US withdraws non-emergency staff from Shanghai amid COVID-19 escalation

US withdraws non-emergency staff from Shanghai amid COVID-19 escalation.

The United States has ordered non-emergency government employees to leave Shanghai, which is under a tight lockdown to contain a surge of COVID-19.

Many residents of the city of 26 million have been confined to their homes for up to three weeks as China maintains its "zero COVID" strategy for dealing with the outbreak with strict isolation and mass testing.

But people living under restrictions said that their families could not leave their homes or obtain food and daily necessities. In contrast, people who tested positive for coronavirus were forced into mass quarantine centers where conditions were sometimes described as crowded and unhealthy.

On Tuesday, authorities said 23,342 more people in Shanghai had tested positive for the virus than the previous day, of whom only 994 had shown symptoms. Total infections topped more than 200,000 in the latest wave, although no additional deaths were reported.

The State Department announced that the order late Monday was an upgrade from last week's "authorized" departure warning, which made the decision voluntary. The order includes non-emergency US government employees at the Consulate in Shanghai and their family members. Consular officials will remain on duty at the Consulate.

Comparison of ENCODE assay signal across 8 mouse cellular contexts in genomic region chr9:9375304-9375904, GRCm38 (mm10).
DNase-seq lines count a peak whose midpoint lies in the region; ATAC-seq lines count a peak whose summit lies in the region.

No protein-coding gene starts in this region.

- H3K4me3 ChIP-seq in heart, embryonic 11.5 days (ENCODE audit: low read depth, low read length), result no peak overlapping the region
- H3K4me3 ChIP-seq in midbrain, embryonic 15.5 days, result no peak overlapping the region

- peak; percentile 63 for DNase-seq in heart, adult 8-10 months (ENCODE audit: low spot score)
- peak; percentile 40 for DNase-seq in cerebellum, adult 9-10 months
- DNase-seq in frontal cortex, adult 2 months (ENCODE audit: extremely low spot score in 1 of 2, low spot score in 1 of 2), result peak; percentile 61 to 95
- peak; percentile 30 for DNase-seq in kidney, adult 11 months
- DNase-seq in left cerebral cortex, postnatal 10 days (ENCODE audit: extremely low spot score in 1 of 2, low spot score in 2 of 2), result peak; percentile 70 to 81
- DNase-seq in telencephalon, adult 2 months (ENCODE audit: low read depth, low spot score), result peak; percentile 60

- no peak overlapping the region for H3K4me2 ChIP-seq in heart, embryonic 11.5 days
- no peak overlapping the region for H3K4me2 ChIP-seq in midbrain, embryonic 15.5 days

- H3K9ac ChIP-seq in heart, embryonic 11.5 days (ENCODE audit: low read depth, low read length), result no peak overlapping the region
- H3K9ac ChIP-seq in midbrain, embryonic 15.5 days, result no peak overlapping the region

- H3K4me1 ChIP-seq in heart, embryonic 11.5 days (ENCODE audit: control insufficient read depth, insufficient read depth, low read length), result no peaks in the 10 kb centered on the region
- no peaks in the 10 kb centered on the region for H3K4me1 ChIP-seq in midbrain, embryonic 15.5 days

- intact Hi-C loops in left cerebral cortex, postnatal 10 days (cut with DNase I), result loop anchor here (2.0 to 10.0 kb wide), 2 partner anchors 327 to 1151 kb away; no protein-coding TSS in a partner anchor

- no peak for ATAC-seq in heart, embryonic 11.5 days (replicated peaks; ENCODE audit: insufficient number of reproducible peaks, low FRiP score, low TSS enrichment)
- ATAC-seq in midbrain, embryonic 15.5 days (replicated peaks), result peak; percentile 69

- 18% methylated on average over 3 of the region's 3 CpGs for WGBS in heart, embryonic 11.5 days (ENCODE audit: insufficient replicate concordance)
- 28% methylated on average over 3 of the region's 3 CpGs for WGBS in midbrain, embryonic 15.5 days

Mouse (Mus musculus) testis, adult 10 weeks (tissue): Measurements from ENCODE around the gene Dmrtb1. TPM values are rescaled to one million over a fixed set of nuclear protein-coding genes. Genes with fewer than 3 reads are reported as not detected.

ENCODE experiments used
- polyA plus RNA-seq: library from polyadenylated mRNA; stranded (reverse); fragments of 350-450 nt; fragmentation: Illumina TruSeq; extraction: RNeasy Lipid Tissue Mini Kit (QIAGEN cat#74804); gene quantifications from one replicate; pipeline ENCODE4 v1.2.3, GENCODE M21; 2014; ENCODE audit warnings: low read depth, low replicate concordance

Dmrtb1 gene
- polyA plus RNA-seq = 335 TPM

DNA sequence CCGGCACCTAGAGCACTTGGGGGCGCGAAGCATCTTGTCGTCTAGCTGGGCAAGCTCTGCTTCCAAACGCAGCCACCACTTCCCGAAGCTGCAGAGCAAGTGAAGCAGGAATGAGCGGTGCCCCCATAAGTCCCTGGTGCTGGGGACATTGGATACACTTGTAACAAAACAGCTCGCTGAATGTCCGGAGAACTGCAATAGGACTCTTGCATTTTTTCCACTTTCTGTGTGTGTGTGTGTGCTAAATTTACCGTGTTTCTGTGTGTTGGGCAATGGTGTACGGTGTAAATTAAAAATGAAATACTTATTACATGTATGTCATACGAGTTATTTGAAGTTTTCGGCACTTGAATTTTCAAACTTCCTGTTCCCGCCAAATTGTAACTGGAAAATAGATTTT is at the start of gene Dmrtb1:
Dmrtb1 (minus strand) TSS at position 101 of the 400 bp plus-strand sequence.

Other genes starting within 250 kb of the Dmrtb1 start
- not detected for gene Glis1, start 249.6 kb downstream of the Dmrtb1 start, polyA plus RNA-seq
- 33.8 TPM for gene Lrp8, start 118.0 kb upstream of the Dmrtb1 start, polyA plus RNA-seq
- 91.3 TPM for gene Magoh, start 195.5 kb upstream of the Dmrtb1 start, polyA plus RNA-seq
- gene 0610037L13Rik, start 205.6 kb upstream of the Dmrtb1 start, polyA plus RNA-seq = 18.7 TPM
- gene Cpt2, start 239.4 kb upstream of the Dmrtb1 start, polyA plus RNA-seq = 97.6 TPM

"Our change in position reflects our assessment that our employees and their families should downsize and scale back our operations as we deal with changing conditions on the ground," the announcement read.

The State Department also declared a series of warnings to Americans in Shanghai, including making sure they have "adequate supplies of money, medicine, food, and other necessities for your family in sudden restrictions or quarantines."

The Chinese government and the fully state-controlled media are increasingly defensive about complaints about COVID-19 prevention measures.

Beijing reacted angrily to the voluntary departure advice last week. Foreign Ministry spokesman Zhao Lijian said that China was "deeply dissatisfied and firmly opposed the baseless US accusation against China's epidemic response."

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